The DEETS Skills are the core of our ability to recognize when our most basic needs aren’t being met. This mnemonic can help you remember to check yourself when your emotions go awry, and identify which needs you can address to quickly change your mood.
When you are having trouble identifying your emotions, or your emotions are too strong or not strong enough, a great place to start is to check your DEETS.
These five needs are the core of the base layer of Maslow’s Hierarchy of needs. If you are hungry, thirsty, tired, need to use the bathroom, or aren’t getting enough exercise, your body and brain will start to act in ways that make it difficult to manage your emotions.
The Slogan That Says Everything: “You’re Not You When You’re Hungry
There’s a reason ads like the Snicker’s series in the above video were so relatable. Everyone from athletes to couch potatoes knows what it’s like to not feel like yourself when you’re hungry, or to have a coworker who becomes difficult to deal with right before lunch. Any of our DEETS can have this affect, not just hunger. It may be more socially acceptable to talk about hunger, or perhaps it’s just more marketable. Either way, if your needs in the DEETS category aren’t being met, you may not feel (or act) like yourself.
If you’re not drinking enough, try adding more delicious beverages to your day, or try drinking small amounts of water more often. Since your body can filter water out of your system within 5 minutes, you may need to change the way you drink in order to stay hydrated. If you’re drinking large quantities once or twice a day, you probably find you need to use the restroom not long after, and all the water you drank goes down the drain, both physically and metaphorically.
Food can be hard to manage. Planning, shopping, cooking, and other preparation all take time, and we often resort to convenience to solve the problem. In order to improve your eating habits, here are some key things to keep in mind.
- Eat meals spread out throughout the day.
- Eat meals at similar times each day.
- Eat similar meals for breakfast each day.
We need to spread our meals out in order to give our body sustained energy. Eating at the same times every day lets our body get into a rhythm that relies on the routine to inform how it uses energy. And eating the same basic breakfast each day extends this routine to tell your body how much (and what kind of) food to expect. Eating a similar lunch and dinner is also beneficial. This doesn’t mean to eat the exact same food every day. Rather, have about the same number of calories for each lunch, and have your biggest proteins, carbs, vegetables, and fats at similar times, so your body will give you cravings less often.
You don’t need to run every day to be healthy. You don’t even need to break a sweat every day. All you need to do is move enough to get your body to produce endorphins. These endorphins improve your mood (they are a Happiness chemical), but they also clear stress hormones, which is essential if you’re going to recover from daily stressors. You can’t rest enough in one weekend to make up for five days of stress, but 10 minutes of daily exercise can make all the difference. If you aren’t sure what kind of exercise is right for you, as your physician.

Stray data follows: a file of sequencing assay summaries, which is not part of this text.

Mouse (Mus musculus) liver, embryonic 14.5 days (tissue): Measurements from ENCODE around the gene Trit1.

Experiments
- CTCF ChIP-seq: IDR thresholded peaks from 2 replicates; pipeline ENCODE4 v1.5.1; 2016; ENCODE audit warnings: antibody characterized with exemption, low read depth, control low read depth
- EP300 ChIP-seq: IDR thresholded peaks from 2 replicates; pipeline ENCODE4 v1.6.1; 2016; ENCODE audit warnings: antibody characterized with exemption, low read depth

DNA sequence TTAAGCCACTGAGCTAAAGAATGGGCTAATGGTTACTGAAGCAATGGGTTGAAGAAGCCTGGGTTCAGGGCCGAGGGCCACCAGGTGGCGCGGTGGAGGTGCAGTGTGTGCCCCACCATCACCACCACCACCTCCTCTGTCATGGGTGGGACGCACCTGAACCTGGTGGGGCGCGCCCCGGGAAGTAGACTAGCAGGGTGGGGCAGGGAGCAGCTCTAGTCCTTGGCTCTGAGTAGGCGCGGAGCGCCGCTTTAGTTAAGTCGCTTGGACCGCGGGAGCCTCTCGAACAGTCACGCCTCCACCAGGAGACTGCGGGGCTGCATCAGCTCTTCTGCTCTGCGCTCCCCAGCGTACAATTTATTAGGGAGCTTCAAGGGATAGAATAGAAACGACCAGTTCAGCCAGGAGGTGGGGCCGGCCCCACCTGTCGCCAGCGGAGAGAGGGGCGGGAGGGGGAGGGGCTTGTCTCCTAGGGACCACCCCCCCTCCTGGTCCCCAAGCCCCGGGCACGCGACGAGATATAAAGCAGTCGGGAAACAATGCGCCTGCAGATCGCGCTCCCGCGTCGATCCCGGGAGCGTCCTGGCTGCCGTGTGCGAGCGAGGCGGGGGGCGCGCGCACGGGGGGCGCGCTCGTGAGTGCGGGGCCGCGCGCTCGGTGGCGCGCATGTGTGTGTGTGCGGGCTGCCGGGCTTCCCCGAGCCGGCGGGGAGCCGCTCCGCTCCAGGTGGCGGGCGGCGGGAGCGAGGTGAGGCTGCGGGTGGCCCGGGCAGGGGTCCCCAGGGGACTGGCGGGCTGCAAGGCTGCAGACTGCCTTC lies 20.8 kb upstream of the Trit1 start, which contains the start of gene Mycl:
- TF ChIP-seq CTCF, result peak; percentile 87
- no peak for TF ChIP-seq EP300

Despite the social taboo which dictates we don’t talk about our experiences in the bathroom, we need to be aware of our toileting habits to understand our needs. If we need to go—and this can be urination, a bowel movement, or menstrual care—our brain isn’t going to give us the energy to focus on other things. If you’ve ever tried to have a conversation with a kid while they did the potty dance, you will know how futile it can be to try to focus when you’ve got to head to the toilet.
As a side note, if you’re putting off the toilet to have a conversation, or to finish a meeting, stop doing that. When we don’t prioritize our needs, our body will try to get creative in order to get our attention. Also, people can tell. It might feel silly to excuse yourself to the restroom, but it comes off as much less professional to be distracted when someone is trying to have an important conversation with you.
The first thing to remember about sleeping: We spend more time doing this than any other activity in our lives. Between one-third and two-fifths of our lives is invested in resting and recovering. If we invest in this activity, prioritize our wellness in relation to our sleep, and generally communicate to our body that we take sleep seriously, we can get better sleep, and reduce problems in many areas of our lives that we might not even relate to sleep.
For example, I have had clients who suffered from migraines, insomnia, narcolepsy, and even seizures, all of who had reduced symptoms when they altered their sleep schedule and introduced “sleep hygiene”. By sleeping at the same time every night, for the same amount of time, they managed to convince their brains that rest was a predictable activity, and that they could meet this need that left their brain feeling unsafe for so long.
If you’re worried about your sleep, you can always consult your physician, or see a sleep specialist. We will also have a series on sleep hygiene coming up, so keep an eye out for that.
By addressing our needs related to drinking, eating, exercising, toileting, and sleeping, we can fulfill our biological need to care for ourselves as depicted in the foundation of Maslow’s Hierarchy. Stay tuned for more videos coming soon that give specific advice to help you address each of the DEETS.
Thanks again for stopping by, and remember to be kind to yourself and others.